Michael McCrea – Rover (falling)

Rover is an iterative series of artworks exploring the potential and peculiarities of machine perception through a peripatetic imaging device. [1] Through light field photography, machine listening, and machine vision, Rover creates a variable representation of place that is at once familiar to the human viewer, yet estranged. Throughout its travels, Rover captures dense sets of data to be computationally explored and reimagined, offering new perspectives at the edges of our collective schemes of meaning-making.

Whereas previous iterations of the project comprised solely of data internal to Rover’s sensory facilities (on-site image and sound capture), the introduction of semantic image captioning in Rover, falling expands its perceptual set to intersect with our own. A prescribed understanding of where meaning lies in an image is now imposed on the system’s logic, through pre-trained machine learning networks infused with the labours and observations of people. However, the results are far from accurate, sensible, or even “useful”. This expands the space where the sense-making of Rover and the human interlocutor become entangled, and where new forms and strategies for understanding must emerge.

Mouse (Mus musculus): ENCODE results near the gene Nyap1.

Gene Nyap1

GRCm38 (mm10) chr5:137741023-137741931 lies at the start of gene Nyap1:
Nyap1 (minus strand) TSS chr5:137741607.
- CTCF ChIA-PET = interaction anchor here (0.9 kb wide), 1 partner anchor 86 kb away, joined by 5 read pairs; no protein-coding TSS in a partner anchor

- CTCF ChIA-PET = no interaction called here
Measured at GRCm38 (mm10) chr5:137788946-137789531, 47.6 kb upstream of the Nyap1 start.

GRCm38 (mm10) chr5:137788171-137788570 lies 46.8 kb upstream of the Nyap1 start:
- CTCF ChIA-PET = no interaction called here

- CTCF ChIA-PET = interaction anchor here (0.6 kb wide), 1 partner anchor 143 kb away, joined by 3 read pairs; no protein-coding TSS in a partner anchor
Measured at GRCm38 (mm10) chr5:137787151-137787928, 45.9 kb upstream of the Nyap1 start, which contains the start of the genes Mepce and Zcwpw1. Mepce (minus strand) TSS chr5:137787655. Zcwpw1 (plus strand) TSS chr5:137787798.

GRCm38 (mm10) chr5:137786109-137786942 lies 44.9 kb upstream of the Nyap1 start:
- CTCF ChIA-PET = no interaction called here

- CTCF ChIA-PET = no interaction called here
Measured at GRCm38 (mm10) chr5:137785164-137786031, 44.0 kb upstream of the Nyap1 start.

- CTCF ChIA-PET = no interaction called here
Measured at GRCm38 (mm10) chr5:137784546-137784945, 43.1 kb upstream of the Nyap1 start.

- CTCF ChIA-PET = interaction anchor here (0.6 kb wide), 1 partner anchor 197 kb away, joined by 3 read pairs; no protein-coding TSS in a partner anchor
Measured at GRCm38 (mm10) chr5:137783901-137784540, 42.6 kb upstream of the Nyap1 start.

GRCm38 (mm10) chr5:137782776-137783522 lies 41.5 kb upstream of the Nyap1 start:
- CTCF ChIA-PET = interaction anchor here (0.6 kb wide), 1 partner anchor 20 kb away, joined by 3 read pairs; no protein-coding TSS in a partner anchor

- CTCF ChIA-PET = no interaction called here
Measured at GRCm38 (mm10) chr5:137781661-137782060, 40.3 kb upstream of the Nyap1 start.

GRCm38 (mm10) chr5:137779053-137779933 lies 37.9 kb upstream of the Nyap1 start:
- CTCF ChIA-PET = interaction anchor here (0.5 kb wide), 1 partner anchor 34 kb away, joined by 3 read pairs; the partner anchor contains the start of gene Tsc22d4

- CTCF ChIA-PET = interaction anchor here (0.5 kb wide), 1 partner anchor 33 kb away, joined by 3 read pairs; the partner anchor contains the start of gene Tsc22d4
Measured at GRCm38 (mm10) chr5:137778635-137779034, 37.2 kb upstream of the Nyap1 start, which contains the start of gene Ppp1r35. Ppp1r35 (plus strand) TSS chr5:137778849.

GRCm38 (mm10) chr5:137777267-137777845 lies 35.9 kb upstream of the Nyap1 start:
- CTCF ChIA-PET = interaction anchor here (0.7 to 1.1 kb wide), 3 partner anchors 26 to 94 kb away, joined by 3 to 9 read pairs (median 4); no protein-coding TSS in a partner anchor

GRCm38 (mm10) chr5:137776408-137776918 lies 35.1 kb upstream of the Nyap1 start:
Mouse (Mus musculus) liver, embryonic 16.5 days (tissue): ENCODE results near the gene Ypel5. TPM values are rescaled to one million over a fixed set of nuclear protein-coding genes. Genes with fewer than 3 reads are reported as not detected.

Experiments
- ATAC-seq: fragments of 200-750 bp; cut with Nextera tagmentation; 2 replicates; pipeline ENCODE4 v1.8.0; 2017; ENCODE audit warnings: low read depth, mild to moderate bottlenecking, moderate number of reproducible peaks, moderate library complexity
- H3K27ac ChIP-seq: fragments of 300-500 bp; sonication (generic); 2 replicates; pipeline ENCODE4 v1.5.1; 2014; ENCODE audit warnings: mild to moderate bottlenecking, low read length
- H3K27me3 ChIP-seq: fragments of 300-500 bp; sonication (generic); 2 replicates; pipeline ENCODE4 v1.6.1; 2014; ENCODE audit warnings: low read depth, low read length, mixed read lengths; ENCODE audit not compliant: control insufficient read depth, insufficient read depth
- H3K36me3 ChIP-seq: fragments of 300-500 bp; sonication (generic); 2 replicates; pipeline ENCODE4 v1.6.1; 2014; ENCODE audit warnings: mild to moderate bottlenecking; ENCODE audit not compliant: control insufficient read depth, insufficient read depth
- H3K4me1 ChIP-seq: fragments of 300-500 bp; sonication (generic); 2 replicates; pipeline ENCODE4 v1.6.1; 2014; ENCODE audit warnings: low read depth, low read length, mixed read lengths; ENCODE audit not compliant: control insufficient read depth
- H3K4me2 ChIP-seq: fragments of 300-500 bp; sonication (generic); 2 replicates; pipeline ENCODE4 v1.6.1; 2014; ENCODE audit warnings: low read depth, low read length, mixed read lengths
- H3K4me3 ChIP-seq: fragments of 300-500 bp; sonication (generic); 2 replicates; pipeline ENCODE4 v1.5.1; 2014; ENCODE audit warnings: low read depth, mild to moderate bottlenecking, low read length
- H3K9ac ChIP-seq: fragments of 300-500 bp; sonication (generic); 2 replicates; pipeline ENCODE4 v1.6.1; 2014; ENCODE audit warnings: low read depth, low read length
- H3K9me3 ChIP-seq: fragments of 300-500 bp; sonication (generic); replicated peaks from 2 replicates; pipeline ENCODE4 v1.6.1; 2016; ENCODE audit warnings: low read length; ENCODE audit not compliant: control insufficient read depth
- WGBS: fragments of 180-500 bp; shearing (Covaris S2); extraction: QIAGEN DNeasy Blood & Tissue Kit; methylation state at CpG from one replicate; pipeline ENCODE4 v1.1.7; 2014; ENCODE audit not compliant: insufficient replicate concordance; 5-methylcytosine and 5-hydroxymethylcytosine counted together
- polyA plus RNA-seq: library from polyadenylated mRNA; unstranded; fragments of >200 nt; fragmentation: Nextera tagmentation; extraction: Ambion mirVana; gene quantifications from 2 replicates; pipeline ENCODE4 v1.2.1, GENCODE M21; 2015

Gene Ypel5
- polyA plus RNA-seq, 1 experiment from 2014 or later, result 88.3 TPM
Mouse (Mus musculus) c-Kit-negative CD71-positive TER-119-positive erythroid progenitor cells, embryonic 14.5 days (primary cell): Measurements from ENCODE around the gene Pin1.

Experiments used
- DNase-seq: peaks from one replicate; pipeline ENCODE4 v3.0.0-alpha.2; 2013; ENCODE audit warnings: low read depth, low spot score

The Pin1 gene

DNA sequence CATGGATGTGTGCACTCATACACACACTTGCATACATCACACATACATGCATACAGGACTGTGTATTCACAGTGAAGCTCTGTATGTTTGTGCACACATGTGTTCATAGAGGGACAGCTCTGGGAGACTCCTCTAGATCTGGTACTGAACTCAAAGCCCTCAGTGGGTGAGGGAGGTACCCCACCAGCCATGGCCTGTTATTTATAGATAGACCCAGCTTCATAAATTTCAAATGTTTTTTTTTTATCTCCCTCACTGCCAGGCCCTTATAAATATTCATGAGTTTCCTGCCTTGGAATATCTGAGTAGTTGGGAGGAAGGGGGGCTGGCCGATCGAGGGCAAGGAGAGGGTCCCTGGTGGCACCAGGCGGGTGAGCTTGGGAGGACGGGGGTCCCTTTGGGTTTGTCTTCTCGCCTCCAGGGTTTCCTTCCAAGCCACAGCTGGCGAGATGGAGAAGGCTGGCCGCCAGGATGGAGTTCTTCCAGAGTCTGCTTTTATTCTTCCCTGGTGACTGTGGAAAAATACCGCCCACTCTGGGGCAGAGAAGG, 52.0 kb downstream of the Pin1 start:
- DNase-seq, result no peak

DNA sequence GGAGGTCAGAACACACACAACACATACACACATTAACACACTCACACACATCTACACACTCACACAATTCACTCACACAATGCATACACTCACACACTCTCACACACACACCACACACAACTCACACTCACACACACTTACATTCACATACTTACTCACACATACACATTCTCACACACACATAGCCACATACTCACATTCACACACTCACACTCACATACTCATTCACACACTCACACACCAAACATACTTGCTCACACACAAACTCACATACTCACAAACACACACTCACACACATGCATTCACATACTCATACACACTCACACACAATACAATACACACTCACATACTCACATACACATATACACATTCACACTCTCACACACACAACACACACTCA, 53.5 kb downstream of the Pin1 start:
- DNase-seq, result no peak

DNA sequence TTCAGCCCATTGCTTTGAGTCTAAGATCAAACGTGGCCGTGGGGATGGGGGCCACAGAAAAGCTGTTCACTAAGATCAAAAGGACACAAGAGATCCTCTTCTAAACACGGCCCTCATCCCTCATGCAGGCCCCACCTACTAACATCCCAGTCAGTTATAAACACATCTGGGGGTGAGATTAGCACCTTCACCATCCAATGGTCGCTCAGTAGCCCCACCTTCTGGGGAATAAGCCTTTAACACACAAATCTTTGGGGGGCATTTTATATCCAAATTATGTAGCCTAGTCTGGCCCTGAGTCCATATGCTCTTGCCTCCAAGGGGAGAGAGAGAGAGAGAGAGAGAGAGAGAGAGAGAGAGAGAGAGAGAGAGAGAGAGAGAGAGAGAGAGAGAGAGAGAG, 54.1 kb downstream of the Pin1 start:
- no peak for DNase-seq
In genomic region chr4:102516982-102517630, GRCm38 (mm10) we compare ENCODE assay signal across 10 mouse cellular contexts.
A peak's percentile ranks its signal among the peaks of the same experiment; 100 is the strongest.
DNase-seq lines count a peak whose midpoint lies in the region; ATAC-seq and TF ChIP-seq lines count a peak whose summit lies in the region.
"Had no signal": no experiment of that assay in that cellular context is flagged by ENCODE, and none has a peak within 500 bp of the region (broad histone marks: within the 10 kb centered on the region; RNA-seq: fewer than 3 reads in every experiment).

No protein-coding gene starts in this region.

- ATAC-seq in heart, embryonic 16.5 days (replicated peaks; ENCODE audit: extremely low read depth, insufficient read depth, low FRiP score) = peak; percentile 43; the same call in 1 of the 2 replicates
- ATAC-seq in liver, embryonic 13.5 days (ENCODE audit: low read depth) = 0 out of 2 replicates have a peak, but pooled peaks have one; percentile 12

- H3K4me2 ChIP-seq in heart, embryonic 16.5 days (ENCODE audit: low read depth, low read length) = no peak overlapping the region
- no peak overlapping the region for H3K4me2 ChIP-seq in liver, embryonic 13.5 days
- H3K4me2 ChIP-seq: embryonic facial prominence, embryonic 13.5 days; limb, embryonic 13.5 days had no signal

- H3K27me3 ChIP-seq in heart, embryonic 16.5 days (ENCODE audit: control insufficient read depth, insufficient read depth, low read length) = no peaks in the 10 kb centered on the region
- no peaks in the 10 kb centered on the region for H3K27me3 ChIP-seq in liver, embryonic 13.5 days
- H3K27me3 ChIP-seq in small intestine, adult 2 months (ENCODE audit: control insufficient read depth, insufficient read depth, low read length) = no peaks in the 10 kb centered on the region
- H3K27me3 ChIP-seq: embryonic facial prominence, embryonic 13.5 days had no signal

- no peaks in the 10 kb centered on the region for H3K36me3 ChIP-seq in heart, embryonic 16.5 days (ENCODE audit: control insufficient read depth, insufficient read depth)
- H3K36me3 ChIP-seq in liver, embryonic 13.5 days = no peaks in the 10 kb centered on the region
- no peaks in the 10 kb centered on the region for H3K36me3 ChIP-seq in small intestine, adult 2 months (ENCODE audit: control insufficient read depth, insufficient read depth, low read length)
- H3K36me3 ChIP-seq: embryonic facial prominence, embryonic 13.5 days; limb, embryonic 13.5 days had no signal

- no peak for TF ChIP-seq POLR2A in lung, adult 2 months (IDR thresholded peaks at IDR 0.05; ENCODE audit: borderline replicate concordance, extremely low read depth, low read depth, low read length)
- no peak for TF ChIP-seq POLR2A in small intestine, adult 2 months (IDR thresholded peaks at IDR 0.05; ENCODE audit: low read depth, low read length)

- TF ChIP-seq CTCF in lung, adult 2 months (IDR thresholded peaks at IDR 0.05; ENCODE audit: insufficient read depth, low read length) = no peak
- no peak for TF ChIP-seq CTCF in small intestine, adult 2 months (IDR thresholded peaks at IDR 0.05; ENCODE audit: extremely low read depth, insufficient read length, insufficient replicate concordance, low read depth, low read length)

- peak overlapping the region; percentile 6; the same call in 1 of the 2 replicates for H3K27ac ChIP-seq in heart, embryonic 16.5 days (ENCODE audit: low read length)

Sound and video composed and arranged by Michael McCrea.

The text was given voice by Laura Cemin.

Rover is an ongoing exploration by Robert Twomey and Michael McCrea.

Tools used:

Rover’s imaging device consists of a RaspberryPi, custom motor gantry driven by Arduino, open-source CNC motion control Grbl (https://github.com/grbl/grbl), and SuperCollider (https://supercollider.github.io).

Light fields are reconstructed using Visual Structure From Motion (http://ccwu.me/vsfm/), re-synthesized using openFrameworks (https://openframeworks.cc), and temporally structured with SuperCollider.

Machine-vision text generated using the DenseCap (https://cs.stanford.edu/people/karpathy/densecap/), a Fully Convolutional Localization Network for natural language dense captioning of images by Justin Johnson, Andrej Karpathy, and Li Fei-Fei.

Algorithmic sound processing was performed using SuperCollider.

[1] R. Twomey and M. McCrea, “Transforming the Commonplace through Machine Perception: Light Field Synthesis and Audio Feature Extraction in the Rover Project,” Leonardo, vol. 50, no. 4, pp. 400–408, Aug. 2017, doi: 10.1162/LEON_a_01458.

Scroll Up